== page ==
Posted in on January 20, 2010

Marketing Outdoor Recreation to Baby Boomers, Silent Generation

Yesterday we let a Baby Boomer, a “gap kid” (born just after Generation Jones) and a member of Generation X sound off on whether REI’s first-ever TV ads will motivate Boomers.  It was the first-ever Creating Results generational face-off.  Today, we address a perhaps bigger question:  Old People Don’t Hike or Camp, Do They?

Demographics of Outdoor Recreation

Outdoor recreation such as hiking or camping are indeed popular with mature Americans (Baby Boomers and members of the Silent Generation).  The Outdoor Foundation’s Special Report on Camping shows that a full third of participants in camping are over the age of 45 years old.  (However, their report shows only one person over age 30, and he’s on page 9.)

 Camping bar chart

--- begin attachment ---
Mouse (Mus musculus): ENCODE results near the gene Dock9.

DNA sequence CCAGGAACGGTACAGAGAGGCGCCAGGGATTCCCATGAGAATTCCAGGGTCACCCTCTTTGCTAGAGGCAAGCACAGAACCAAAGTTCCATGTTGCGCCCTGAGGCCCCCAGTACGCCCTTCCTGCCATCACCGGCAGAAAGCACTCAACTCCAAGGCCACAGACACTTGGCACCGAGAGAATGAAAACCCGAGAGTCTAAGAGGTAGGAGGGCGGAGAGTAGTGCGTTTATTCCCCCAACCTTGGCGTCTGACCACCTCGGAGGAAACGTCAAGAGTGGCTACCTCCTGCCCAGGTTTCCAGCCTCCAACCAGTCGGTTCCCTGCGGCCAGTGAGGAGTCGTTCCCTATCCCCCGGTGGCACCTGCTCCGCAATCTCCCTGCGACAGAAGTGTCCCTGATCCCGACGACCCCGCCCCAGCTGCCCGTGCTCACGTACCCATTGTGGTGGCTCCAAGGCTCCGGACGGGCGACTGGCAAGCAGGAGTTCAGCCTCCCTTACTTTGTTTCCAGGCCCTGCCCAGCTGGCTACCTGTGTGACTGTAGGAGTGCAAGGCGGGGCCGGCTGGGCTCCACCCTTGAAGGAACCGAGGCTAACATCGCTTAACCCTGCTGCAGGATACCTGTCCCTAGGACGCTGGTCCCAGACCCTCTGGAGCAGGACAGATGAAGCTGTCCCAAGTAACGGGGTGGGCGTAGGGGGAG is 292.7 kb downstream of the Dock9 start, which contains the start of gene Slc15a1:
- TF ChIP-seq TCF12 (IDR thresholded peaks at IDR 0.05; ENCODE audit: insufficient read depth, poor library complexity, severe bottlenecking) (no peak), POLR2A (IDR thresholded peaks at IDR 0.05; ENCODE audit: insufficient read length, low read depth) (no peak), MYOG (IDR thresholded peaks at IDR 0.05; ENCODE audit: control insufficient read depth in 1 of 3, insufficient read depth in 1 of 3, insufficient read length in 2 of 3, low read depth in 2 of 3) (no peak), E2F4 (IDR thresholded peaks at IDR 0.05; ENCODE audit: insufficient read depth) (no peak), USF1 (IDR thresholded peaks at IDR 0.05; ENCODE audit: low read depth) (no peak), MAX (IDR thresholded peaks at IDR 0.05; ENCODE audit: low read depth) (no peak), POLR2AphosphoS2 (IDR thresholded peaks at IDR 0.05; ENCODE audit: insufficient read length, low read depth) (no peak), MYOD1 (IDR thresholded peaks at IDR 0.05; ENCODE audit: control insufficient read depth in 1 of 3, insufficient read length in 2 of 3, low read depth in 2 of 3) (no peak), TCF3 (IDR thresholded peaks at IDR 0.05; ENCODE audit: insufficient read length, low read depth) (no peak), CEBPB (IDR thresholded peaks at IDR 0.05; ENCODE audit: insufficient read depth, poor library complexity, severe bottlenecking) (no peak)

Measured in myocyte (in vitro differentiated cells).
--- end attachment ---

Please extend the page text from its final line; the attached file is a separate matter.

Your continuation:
The Sporting Goods Manufacturers Association has reported that seniors are frequent day hikers; more than 1,524,000 Americans age 55 and older hike at least 15 days a year.  64.9% of American Hiker readers are Baby Boomers or Silent Generation members (50+).

And research completed for the Canadian Tourism Commission in 2003 pointed out that as Baby Boomers age, hikers will get slightly older on average in the coming years, with “almost 3-in-10 hikers/backpackers falling into the 55+ age group.”

For REI specifically, Quantcast estimates that a quarter of the visitors to their website are over 50 years old.  The average age of their catalog buyer has been reported as 44.  And as Brent Green has commented, 27% of REI’s business comes from Baby Boomers yet REI has rarely incorporated older models before these TV ads appeared.

Brent’s been consistently vocal about how REI’s marketing has missed the mark with Baby Boomers.  We’d love to hear if there are any outdoor gear companies out there you feel hit the bullseye.  Share their names and/or links below.

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